You don't need doctors. You need healthcare workers. How do you diagnose malaria? I've got high temperature. That is the commonest cause of high temperature in Nigeria. Now you do you treat malaria? You have a guideline. You have a protocol.





How can the problems be solved? We will not solve all the problems in one day. But today, for the last 12 years, Nigeria hasn't had one case of polio and that is due to what the last government did in terms of polio vaccination, immunisation.

Malaria is something that kills a lot of Nigerians. Today, however, it has been announced that a vaccine has been made available. The next thing is to get it in African countries and in Nigeria. I will commend Professor Ransome Kuti because he did a lot of work during his time.

The thing about health improvement is a step-wise improvement. It is continuous. You never get to a level and say, 'Yes, we are there! And we can no longer improve'. Building on what other successive governments have done. That is what I will like to see this government do.

Malaria drugs, vaccines and every other thing for treatment are imported, yet these are tropical diseases. Do you foresee any situation where Nigeria can produce its own drugs? If we look at research, before any drug comes into the market, it could take 15 or 20 years of animal studies before going into use.

Nigeria has a National Institute of Research which is either not well-run, or perhaps not well-funded and this is why we are getting the result we are seeing. What is being done now is that some universities are being identified as centres of excellence in its research work. University of Ibadan has an Institute for drugs and drug introduction. They are constructing a building for it. And again once that is established, drug manufacturing will be good.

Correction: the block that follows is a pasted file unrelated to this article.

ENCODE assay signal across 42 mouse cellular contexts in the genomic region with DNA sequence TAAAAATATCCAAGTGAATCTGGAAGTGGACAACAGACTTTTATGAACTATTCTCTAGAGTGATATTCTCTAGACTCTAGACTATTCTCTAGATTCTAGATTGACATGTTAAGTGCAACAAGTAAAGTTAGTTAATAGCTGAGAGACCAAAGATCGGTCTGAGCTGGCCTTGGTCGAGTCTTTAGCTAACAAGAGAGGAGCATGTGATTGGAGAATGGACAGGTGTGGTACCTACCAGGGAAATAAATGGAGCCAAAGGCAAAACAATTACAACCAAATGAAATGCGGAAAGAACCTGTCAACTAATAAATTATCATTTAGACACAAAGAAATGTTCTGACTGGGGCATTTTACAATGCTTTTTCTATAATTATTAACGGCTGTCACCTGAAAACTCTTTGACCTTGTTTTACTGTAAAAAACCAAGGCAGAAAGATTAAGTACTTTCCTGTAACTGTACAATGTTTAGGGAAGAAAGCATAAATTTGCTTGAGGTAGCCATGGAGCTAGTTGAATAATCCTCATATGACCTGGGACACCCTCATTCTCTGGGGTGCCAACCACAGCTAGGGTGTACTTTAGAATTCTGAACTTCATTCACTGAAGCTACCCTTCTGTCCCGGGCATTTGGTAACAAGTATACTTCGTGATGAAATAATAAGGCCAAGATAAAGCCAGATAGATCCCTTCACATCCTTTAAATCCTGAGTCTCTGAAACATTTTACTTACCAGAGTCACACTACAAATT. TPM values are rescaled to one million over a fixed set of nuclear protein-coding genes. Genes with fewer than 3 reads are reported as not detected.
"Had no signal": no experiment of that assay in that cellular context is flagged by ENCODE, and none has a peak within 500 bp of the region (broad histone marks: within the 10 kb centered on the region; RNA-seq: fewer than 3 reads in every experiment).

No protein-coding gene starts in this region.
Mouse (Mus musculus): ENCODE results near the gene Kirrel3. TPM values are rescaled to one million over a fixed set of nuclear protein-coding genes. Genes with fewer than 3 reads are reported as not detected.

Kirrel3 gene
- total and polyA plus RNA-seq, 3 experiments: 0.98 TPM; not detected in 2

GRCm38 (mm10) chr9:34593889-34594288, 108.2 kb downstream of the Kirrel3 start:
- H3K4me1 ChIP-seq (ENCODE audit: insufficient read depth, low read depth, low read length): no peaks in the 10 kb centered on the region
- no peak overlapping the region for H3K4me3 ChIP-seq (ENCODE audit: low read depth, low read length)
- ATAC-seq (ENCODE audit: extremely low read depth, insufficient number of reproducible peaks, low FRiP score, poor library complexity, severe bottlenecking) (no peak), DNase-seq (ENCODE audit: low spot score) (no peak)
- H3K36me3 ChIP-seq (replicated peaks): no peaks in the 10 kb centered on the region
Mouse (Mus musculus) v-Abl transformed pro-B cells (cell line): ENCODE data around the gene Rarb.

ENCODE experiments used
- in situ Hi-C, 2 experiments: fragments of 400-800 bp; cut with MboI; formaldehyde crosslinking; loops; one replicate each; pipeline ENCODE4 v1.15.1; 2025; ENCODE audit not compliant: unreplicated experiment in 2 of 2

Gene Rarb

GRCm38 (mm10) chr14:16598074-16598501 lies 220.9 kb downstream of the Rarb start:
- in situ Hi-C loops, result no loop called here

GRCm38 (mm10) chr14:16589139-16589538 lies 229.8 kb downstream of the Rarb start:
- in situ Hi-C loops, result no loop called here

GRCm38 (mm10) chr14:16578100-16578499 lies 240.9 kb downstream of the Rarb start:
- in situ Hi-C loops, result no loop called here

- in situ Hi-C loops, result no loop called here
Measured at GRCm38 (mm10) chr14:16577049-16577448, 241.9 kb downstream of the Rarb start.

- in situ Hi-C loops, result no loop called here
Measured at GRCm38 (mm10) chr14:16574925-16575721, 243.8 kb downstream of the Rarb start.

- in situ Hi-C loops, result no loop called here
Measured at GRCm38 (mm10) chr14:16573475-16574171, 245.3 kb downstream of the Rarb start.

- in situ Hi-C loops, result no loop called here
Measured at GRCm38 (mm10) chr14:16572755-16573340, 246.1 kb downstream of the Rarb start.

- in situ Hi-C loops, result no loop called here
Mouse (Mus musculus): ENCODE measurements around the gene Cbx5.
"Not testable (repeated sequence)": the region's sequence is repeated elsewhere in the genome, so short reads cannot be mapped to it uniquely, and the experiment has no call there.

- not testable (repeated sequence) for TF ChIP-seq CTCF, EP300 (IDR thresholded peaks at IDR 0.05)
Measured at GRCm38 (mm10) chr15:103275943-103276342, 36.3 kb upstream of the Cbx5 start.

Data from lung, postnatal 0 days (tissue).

Again, FIDSON Healthcare is a company I admire. I visited the company and I was impressed at what I saw, as its just like what we have in Sunderland, where I'm a visiting Professor. We have a lot of Nigerian Pharmacy students. When they are doing their PHD, they come here but because there are no supervisors, they are lost.

Now, we are forging a link between FIDSON and the University of Sunderland. FIDSON is into manufacturing. But now, it wants to go into research.

I will take hypertension as an example. Black people require diuretics' for their hypertension; whites don't. There is research going on within and outside this country with even outside Nigerians involved in the search. But underneath us the gene is what we should be looking at. It is a lot of work. But we need to come together. If we don't see ourselves as a team in this sector - doctors, nurses, midwives; everybody just looking for prominence in the profession. Without a nurse can a doctor operate? Without a patient can I be a doctor? Therefore, it is a system where everybody has to be respected for what they bring to the table.



How can we resolve the disharmony among doctors in Nigeria?

The weakest link in a chain destroys the system. There should be mutual respect among every healthcare provider because every body has something to bring to the table.

Once we all understand that we are here for the benefit of the patients and not for our own positions or hierarchy, things will work harmoniously.

For example, in the UK, pharmacists don't just stand behind the counter and dispense drugs. They come to the wards as well to know what doctors are prescribing.

Government can facilitate this. It will need a mediator, a facilitator. That is the role of the Federal Ministry of Health, a state ministry of health.

Must a medical doctor be the head of a health institution?

I do disagree to this. As far back as the 70s or 80s, when I was in University College Hospital, Ibadan, the head of the laboratory services was not a medical director. Even when some people were saying a doctor has to head a medical service, their agitation didn't stand because he man is even a PHD holder in Microbiology. Running a health institution is no longer confined to a perimetre. There should be mutual respect for what the other person can offer.

Non-communicable diseases are increasing by the day. How can it be controlled?

Two things: lifestyle - the things we eat and what we do. So, it is what goes in and how you burn it out. We are eating all these processed foods.